Microsoft reported net income of $7.4 billion for the quarter ended March 31, 2018 (Q3 FY2018), up 35% from the $5.4 billion reported in the corresponding quarter last year. The company’s total revenues for the quarter stood at $26.8 billion, up 16% from $23.2 billion in Q3 FY2017. The tech giant’s operating income also rose by 20% to $8.2 billion this quarter from around $6.7 billion in Q3 FY2017. The company has shown strong growth across most segments, with its cloud business being a major driving force.
Microsoft reports its results in three segments
- More Personal Computing – This includes Windows, hardware (like the Surface devices), Xbox, as well as search and advertising.
- Productivity and Business Processes – This covers Office, Exchange, SharePoint, Skype, LinkedIn and Dynamics
- Intelligent Cloud – This covers Azure Cloud, Windows Server, SQL Server, Visual Studio, and Enterprise Services
More Personal Computing
More Personal Computing revenue was $9.9 billion, up 13% year-over-year from Q3 FY2017, with operating income of $2.5 billion, up 24%. Windows, gaming, Surface, and search all grew. The Windows results are a bit of a mixed bag though. The Corporate-oriented Windows OEM Pro revenue was up 11% but consumer revenue, however, was down 8%, below the general decline of the PC market, due to a shift to lower-priced products like Chromebooks.
Gaming revenue was up 18% YoY to $2.3 billion, with Xbox software and service revenue gaining 24% YoY. There are 59 million monthly active users of Xbox Live, up 13% from last year. Search revenue was up 16%, excluding traffic acquisition costs, with a mix of higher revenue per search and more searches. Finally, Surface revenue was up by 32% year on year, to $1.1 billion. The Surface line of tablets, notebooks and desktop received a hardware refresh this month.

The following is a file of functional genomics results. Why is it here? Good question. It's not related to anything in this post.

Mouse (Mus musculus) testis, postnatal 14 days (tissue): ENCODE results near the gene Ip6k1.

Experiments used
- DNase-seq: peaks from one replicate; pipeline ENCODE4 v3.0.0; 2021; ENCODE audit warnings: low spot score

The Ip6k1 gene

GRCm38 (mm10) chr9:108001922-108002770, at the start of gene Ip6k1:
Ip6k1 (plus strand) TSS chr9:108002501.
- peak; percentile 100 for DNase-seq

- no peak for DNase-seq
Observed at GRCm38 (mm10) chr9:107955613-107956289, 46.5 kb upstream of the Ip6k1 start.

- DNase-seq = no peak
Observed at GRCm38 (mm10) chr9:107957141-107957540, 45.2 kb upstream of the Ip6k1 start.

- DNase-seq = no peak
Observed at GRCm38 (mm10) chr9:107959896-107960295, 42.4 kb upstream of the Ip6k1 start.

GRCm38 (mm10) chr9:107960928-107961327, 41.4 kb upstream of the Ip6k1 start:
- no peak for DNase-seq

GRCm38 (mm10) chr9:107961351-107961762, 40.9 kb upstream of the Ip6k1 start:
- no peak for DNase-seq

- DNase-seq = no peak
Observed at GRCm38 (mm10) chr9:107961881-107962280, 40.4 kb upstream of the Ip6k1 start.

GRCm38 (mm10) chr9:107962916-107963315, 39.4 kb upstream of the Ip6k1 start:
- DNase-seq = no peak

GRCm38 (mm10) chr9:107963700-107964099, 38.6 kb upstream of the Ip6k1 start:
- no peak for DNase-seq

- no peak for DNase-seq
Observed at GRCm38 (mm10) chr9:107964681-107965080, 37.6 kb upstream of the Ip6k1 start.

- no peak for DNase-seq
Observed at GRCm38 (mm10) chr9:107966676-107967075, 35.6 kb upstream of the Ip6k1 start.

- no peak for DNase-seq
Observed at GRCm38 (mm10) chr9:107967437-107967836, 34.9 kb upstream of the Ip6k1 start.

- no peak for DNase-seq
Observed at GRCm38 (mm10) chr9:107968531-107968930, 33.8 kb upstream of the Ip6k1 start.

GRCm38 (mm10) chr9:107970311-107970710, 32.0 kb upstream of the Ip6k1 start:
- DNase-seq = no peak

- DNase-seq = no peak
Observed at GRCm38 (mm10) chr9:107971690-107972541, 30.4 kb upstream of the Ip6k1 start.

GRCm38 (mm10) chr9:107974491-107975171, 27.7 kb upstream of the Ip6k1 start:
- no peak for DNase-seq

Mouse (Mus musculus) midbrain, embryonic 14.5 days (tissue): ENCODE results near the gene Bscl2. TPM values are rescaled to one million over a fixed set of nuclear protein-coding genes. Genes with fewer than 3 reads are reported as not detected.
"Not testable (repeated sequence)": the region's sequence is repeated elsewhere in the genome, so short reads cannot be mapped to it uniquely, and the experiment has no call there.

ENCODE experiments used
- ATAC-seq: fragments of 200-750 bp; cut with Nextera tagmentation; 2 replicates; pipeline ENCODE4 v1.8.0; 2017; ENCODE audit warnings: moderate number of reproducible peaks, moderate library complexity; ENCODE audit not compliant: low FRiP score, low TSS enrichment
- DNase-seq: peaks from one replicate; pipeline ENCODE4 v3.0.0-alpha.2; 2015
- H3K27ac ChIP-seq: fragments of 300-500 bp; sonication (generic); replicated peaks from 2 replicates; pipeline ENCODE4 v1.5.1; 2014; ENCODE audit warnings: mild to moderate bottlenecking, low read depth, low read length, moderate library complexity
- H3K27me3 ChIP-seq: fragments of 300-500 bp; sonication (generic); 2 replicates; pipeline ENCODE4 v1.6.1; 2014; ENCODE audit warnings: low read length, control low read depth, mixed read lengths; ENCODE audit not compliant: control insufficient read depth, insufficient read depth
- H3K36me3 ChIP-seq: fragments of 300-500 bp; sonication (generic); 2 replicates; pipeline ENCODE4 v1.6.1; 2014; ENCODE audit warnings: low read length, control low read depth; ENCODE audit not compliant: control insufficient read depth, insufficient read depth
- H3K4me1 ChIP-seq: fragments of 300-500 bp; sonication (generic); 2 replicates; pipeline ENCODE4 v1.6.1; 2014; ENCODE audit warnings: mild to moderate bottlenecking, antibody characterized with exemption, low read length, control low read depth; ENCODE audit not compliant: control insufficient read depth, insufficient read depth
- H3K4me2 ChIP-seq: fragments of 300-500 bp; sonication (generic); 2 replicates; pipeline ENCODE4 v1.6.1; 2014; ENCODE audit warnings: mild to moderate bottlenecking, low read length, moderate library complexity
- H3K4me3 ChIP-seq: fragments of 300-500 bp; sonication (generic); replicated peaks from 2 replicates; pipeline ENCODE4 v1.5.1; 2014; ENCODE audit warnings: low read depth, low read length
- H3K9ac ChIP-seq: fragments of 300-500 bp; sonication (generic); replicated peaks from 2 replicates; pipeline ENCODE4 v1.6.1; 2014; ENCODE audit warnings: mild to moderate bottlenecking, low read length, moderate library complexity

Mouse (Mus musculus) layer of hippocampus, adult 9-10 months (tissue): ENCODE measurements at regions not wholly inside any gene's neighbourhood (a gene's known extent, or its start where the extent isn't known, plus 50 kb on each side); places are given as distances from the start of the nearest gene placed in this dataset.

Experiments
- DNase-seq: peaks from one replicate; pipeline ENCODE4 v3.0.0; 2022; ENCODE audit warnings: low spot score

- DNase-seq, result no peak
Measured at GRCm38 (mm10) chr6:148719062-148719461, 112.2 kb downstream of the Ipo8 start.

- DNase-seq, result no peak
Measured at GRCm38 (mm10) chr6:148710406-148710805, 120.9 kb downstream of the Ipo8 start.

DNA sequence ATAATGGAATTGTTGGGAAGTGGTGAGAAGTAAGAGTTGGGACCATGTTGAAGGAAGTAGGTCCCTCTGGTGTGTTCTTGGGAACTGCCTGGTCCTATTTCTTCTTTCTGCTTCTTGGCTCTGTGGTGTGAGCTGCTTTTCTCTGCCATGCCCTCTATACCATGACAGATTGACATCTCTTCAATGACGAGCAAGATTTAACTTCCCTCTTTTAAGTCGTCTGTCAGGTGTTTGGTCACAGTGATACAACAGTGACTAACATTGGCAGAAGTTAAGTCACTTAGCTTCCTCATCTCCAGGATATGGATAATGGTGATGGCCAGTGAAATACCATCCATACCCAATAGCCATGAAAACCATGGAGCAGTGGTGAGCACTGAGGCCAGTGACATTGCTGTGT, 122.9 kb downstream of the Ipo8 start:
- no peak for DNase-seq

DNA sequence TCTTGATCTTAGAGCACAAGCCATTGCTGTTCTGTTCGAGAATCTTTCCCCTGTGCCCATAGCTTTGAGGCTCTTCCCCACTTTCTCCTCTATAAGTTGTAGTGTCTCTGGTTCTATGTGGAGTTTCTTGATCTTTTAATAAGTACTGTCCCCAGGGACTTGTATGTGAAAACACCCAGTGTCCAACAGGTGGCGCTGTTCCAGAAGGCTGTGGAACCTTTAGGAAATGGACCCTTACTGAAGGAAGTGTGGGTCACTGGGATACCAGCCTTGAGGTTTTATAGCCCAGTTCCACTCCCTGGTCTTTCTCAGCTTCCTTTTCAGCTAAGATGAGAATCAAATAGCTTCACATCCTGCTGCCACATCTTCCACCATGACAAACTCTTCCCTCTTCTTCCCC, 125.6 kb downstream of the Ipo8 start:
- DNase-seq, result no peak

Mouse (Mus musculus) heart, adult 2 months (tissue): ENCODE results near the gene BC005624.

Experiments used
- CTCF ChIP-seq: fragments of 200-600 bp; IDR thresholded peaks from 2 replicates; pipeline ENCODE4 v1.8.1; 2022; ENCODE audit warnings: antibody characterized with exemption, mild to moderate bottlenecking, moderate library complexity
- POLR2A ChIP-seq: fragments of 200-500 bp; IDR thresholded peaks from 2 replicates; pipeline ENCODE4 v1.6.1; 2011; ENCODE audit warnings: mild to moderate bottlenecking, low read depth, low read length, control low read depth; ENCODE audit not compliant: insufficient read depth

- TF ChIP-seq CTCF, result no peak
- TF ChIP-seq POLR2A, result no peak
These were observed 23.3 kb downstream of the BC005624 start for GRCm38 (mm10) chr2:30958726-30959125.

Productivity and business processes
Revenue in Productivity and Business Processes was $9.0 billion up 17% YoY. The Redmond giant also continues to report numbers from LinkedIn both as part of the Productivity group and independently. Microsoft has now owned jobs and business profile platform giving us a chance to examine year over year results. LinkedIn revenue for the quarter was $1.3 billion, up 37%, with a cost of revenue of $0.4 billion, up 11%, and operating expenses of $1.1 billion, up 19%. This means LinkedIn accrued an operating loss of $0.25 billion, which is 35% lower than the corresponding quarter last year.
Commercial Office 365 revenue was up 42%. This growth came from a 28% increase in users, which has now crossed 135 million per month, combined with higher revenue per user. By contrast, traditional Office product revenue was down 15% percent. This reflects a shift in consumers seeing Office as a service rather than a product and moving towards the subscription model instead of buying a one time license.
Cloud group revenue was $7.9 billion, up 17% year on year, with operating income of $2.7 billion, an increase of 24%. Revenue grew in all three segments: product revenue, cloud revenue, and Enterprise Services. Azure revenue was up 93%, and according to the company’s investor presentation, Azure “premium services” revenue was up by “triple digits” for the 15th quarter in a row. In comparison, Amazon’s cloud platform Amazon Web Services’ net sales stood at $5.44 billion for the quarter and delivered operating income of $1.4 billion. Google, via parent Alphabet, just reported $4.35bn revenue this quarter, a 36% gain, for its Other category, which includes Google Cloud Platform and other businesses. Enterprise Services revenue grew by 8%.